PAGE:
Special Condensed Matter Physics Seminar

Note Special Time!
4 p.m., Monday, February 5, 2007

Room 1201, Physics Building

 Precision Material Engineering at Nanoscale: Elimination of Decoherence Sources in Superconducting Quantum Bits

Seongshik Oh

(NIST Boulder)

Abstract:  Quantum computers based on the superconducting quantum bits (qubits) are considered promising due to their scalable architecture. However, decoherence is a major obstacle, and identifying and eliminating the decoherence sources is one of the most important tasks for superconducting quantum computation. Over the past few years, we have found that the amorphous insulators commonly used within and around the superconducting qubits contain a serious decoherence source, the nanoscopic fluctuators, which significantly deteriorates coherent qubit operation. In particular, the nanoscopic fluctuators residing in the amorphous AlOx tunnel barrier, which is exclusively used in all the present-day superconducting qubits, are so strongly coupled to the qubit that they can even completely destroy the quantum information stored in the qubit. In order to address this problem, we have devised a precision material engineering technique for the nanometer-thick tunnel barrier and its interfaces, and fabricated the first superconducting qubit with a single-crystal Al2O3 tunnel barrier. In this new qubit, we have observed ~80% reduction in the density of the nanoscopic fluctuators as compared to the previous qubits with amorphous AlOx tunnel barriers. This verifies that the amorphous structure of the tunnel barrier is the main origin of the detrimental fluctuators within the qubit. It also shows that the decoherence sources in the superconducting qubits can be identified and eliminated with the right practice of material engineering. In addition to the results on the superconducting qubits, I will present other examples of precision material engineering such as atomically-engineered complex oxides and show how artificial materials create new physics.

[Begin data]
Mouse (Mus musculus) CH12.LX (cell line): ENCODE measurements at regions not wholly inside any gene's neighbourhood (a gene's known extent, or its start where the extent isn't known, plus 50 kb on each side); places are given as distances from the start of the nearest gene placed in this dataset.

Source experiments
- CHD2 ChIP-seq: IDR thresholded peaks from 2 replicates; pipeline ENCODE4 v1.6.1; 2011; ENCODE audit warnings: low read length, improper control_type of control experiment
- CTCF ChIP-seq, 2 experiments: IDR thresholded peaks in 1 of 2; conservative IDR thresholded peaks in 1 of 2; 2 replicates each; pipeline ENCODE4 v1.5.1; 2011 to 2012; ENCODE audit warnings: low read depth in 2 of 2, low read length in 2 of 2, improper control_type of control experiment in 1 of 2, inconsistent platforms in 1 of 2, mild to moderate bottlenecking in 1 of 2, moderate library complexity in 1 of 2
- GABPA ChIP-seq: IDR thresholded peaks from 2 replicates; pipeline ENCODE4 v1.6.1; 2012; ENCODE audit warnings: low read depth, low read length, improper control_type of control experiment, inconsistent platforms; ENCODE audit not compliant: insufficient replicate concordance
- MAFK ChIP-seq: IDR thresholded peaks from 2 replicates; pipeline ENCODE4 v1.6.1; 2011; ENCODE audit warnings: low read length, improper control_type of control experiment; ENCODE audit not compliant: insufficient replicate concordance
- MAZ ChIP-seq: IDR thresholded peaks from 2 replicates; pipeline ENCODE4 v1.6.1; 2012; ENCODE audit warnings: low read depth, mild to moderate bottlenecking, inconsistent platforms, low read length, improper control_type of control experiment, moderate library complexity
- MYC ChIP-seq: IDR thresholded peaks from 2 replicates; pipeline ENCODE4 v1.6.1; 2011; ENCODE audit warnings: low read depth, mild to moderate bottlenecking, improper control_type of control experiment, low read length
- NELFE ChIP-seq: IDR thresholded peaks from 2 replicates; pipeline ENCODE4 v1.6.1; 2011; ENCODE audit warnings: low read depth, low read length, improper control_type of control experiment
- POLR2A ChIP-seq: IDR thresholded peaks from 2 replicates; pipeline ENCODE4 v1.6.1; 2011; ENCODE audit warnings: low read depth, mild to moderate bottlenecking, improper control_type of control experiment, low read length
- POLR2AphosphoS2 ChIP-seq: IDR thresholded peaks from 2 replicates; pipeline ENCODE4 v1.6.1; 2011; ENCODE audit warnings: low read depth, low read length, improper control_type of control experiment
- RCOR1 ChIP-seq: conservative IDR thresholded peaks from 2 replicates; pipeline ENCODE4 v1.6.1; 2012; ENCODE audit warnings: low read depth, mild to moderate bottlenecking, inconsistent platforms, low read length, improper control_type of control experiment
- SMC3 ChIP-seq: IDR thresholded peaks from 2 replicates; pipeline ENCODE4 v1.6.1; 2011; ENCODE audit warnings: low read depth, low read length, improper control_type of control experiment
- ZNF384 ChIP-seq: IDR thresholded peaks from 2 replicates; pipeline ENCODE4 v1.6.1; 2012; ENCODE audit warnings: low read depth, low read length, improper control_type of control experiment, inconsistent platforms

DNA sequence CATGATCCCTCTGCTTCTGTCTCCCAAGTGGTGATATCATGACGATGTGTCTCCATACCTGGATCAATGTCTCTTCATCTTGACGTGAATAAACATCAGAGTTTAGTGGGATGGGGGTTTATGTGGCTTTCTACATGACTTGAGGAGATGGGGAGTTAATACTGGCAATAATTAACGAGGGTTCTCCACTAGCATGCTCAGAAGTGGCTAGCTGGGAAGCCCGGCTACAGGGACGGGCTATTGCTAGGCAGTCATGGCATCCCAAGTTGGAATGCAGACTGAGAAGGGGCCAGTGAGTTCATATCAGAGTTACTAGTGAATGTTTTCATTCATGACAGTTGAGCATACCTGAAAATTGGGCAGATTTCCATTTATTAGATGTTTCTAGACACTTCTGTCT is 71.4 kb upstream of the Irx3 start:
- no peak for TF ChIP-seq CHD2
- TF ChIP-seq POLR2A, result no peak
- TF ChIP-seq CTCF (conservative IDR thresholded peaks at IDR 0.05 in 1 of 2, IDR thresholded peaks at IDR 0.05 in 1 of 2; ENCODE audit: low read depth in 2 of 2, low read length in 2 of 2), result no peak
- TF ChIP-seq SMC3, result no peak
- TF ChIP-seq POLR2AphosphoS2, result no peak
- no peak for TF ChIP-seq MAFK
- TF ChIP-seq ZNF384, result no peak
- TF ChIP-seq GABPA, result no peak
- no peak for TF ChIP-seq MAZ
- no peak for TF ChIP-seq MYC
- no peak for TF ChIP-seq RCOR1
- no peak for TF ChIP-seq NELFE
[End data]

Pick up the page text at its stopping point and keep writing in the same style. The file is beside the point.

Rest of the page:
Host:  Anlage
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